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The Boondooma Caper
  |  First Published: August 2005



Since moving from down south to the sunshine state, my partner Teresa and I have settled on a game plan to explore the inland impoundments of central Queensland.

Our first trip to Lake Mondooran was a flop, as we simply didn’t know what we were doing and were fishing the wrong areas for that time of year.

The next trip we hit the jackpot at the mighty Lake Awoonga. Most of the people camped at the caravan park were dedicated fishos and were the friendliest and most helpful lot we have met on any of our camping and fishing trips. We managed to boat our first barramundi on this trip, but I won’t mention who caught it because it’s still a sore point with me.

This trip we decided to head south into bass country and try for another first. Catching a bass had eluded me all these years, simply because I have had limited chances to fish the waters where these little scrappers live. Boondooma Dam, situated in the South Burnett a few kilometres from Proston in the heart of peanut country, looked like a good place to start. All of our information told us there would be bass and yellowbelly aplenty.

The trip did not start well and would get worse when we hit the water. For the first time we failed to check our ‘must take’ list before we hit the road and 26km down the highway we discovered we had left the sounder back at base. Fishing a new dam hosting bass and yellowbelly without a sounder was not an option, so we had to backtrack and start again.

We finally reached the dam around midday after a pleasant drive; the rural scene in this part of the country simply blew us away.

The caravan park, which is situated about 5km from the boat ramps, has powered sites and a laundry, but we decided to camp in the non-powered area adjacent to one of the boat ramps and overlooking the dam. A kiosk, office and two very clean amenities blocks are situated in this peaceful setting.

The level of the dam was down to 37% at the time of our visit so the camping area offered quite a few options, including large areas down near the water, or up above high water level in the normal camping area. On the down side, there are not too many level sites and the ground can be hard, so good solid tent pegs are the go.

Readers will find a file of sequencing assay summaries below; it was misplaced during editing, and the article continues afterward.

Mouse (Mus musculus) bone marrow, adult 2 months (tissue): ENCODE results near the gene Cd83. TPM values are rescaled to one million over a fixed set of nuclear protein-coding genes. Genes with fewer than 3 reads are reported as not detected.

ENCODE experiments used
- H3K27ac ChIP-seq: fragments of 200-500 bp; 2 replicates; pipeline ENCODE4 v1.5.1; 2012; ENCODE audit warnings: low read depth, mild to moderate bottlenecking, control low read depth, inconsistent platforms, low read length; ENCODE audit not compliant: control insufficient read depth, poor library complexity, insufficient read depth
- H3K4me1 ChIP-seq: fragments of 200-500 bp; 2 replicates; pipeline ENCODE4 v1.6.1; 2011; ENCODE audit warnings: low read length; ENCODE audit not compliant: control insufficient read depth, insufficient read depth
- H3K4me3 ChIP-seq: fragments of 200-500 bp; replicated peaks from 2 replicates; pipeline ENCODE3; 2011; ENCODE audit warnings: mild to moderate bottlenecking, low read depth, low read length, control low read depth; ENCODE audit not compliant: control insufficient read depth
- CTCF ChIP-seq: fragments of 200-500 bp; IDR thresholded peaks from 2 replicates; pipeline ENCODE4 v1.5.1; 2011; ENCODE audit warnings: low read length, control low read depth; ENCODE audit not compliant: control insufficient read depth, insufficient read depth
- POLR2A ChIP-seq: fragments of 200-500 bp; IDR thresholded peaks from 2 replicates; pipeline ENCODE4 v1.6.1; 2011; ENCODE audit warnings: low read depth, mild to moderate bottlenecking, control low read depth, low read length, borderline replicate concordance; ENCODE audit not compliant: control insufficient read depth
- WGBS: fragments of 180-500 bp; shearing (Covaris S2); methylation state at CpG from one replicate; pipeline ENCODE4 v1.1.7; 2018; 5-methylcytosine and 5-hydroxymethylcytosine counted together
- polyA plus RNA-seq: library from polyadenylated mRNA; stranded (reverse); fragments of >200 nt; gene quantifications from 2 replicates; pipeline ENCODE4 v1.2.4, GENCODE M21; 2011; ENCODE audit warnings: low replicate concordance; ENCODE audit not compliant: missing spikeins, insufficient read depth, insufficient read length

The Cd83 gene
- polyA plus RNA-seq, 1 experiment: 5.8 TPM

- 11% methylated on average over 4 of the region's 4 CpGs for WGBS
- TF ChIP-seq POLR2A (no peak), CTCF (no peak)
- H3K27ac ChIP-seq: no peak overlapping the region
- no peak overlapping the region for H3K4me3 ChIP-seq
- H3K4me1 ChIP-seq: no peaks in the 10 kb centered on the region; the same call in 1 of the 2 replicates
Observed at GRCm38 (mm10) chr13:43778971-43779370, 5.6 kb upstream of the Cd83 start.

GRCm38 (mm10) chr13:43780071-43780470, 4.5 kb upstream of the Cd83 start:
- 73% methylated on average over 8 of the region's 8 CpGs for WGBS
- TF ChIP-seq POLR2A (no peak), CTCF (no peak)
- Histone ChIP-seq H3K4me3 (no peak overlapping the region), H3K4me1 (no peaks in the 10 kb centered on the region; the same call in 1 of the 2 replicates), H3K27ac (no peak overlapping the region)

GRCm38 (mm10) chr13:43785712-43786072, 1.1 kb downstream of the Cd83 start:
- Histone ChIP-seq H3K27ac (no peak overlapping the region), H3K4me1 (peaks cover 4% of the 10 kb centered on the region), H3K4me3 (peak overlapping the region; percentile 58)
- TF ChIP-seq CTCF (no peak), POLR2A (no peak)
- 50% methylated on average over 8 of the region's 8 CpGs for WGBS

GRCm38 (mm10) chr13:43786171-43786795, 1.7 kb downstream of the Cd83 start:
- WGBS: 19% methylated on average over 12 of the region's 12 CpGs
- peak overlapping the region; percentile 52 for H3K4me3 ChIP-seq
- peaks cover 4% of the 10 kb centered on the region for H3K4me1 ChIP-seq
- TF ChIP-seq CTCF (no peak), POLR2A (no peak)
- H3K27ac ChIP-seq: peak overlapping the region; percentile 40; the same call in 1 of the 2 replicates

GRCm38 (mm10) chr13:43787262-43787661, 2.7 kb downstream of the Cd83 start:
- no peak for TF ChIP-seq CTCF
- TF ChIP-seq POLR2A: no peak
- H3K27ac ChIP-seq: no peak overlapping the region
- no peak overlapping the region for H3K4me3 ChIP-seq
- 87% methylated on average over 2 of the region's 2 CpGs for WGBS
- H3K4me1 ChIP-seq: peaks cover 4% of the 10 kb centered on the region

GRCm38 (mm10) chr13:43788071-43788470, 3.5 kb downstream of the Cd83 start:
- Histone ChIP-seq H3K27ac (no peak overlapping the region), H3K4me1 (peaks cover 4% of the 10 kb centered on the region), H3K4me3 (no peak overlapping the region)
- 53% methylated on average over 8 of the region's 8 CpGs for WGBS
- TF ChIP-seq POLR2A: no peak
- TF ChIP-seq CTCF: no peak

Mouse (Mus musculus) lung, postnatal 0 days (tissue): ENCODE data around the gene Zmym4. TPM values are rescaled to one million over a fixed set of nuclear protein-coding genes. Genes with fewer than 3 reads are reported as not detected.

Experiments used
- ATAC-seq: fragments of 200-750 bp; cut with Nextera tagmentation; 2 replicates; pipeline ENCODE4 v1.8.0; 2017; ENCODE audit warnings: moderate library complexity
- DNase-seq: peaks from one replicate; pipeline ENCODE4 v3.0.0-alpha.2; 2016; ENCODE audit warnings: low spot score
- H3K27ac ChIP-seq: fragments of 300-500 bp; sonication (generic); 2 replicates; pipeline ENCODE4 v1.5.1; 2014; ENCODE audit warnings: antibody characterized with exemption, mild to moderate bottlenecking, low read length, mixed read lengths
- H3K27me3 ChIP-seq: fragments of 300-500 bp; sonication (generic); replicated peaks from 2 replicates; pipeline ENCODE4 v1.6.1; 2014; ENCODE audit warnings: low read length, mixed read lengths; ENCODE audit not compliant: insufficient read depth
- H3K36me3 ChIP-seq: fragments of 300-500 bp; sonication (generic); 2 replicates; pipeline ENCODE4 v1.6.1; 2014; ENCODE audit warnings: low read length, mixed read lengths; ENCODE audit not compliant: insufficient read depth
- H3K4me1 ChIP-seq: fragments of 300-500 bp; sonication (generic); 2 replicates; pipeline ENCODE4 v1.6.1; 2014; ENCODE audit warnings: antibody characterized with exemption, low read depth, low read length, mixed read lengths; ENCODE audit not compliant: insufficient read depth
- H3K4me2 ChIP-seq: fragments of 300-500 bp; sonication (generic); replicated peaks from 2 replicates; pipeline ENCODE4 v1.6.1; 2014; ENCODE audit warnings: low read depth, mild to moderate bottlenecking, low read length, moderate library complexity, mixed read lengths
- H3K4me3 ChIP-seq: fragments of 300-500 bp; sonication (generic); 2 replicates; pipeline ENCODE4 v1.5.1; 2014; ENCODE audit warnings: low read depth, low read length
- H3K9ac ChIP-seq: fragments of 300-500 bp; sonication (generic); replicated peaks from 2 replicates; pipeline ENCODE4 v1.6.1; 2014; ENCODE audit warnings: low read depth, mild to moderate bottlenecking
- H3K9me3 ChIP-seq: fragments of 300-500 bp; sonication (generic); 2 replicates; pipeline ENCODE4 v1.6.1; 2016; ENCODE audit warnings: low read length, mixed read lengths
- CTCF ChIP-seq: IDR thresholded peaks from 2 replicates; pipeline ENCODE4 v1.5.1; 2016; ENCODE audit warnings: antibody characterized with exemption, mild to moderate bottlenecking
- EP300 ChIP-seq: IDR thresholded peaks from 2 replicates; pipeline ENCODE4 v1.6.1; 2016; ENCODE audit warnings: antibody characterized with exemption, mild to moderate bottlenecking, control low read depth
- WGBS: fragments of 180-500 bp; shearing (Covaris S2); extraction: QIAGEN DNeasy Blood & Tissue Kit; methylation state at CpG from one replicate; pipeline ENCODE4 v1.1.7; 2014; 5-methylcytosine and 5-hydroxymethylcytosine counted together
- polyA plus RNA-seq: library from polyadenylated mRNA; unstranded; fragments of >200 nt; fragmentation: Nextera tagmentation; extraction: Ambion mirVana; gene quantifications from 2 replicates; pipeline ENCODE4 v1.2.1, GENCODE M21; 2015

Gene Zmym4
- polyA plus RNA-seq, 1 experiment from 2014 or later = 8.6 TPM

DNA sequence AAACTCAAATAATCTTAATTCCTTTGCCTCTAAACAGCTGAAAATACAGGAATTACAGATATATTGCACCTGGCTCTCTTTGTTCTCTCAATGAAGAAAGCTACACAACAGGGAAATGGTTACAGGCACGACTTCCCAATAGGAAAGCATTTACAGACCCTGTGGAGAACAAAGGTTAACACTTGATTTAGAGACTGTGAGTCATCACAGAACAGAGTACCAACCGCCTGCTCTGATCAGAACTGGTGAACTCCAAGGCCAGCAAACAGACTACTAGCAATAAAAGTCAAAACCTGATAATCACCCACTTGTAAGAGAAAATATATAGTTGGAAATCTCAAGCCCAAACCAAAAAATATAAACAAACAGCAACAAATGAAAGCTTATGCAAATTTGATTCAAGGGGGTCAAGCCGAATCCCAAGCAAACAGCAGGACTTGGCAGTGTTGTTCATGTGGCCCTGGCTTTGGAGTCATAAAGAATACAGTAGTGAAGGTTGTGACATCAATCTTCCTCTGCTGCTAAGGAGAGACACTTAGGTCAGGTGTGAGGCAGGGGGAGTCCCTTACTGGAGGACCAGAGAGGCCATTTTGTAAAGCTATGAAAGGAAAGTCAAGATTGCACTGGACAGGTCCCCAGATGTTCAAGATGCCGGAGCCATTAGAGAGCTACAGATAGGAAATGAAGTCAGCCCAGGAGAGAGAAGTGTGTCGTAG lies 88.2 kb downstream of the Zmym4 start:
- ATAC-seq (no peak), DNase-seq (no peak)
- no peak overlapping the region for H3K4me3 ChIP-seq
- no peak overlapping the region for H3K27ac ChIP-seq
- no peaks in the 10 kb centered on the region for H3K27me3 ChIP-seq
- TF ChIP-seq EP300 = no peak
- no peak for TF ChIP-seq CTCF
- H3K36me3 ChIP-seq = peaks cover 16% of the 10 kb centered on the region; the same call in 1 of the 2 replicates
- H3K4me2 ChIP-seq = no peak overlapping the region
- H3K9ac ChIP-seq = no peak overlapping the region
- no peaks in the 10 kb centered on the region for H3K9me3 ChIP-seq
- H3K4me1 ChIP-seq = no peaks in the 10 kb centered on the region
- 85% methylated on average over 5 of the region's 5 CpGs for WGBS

The first day we set our bait traps and a couple of opera house traps just in case there were red claw in residence. We spent the rest of the day trolling the main area of the dam, but didn’t score any fish.

The next day we planned to check our traps before exploring the upper reaches of the waterway. The first thing to go wrong was that someone had checked our traps for us and all we had left was about a dozen live shrimp. Pulling traps that belong to someone else is a criminal offence, so don’t be a fool for a few shrimp. See me on the water and I’ll give you half of mine.

The second thing to go wrong was a little more serious than loosing a few shrimp – at troll speed the motor was over heating and the alarm was going off. Running at speed was not a problem so we decided to fish the bays and rocky headlands close to camp. As trolling was not an option we drifted the bays tossing lures to likely looking spots, but by midday the score was still nil.

As the boat drifted out into the deeper water the sounder came alive, showing depth at 30m, a clutter of baitfish at 7m and good fish signals just below the clutter.

At this stage, our arms were tired from tossing lures with no result so it was out with the pride and on with a couple of live shrimp. Dropping the bait down to the required depth brought almost instant success and a few minutes later after a gutsy little fight, I had my first bass at 36cm. A couple more drifts over the same area nailed a few undersize critters that we carefully released.

We were down to our last couple of shrimp when I hooked and landed my second bass. This one measured 43cm and put up a real fight, getting the line around the propeller at one stage of the struggle. I felt sorry for Teresa because she missed out, but she copped it sweet and not so gently reminded me who caught the barra on our previous trip.

The next morning was pack up time, and we headed to Tweed Heads for a promised visit to rellies, and to get the motor repaired. If you are in the Tweed area and have outboard trouble I can highly recommend Tweed Coast Marine for excellent service and honesty: fitting a new impeller and a service to the lower end of our motor came in at less than half the cost of the original quote.

If we sound impressed with the fishing and camping potential in this area you can bet your life we are. Even when things went wrong we still had a ball! At the time of writing we are planning our next trip and meanwhile, here’s to calm days and tight lines.

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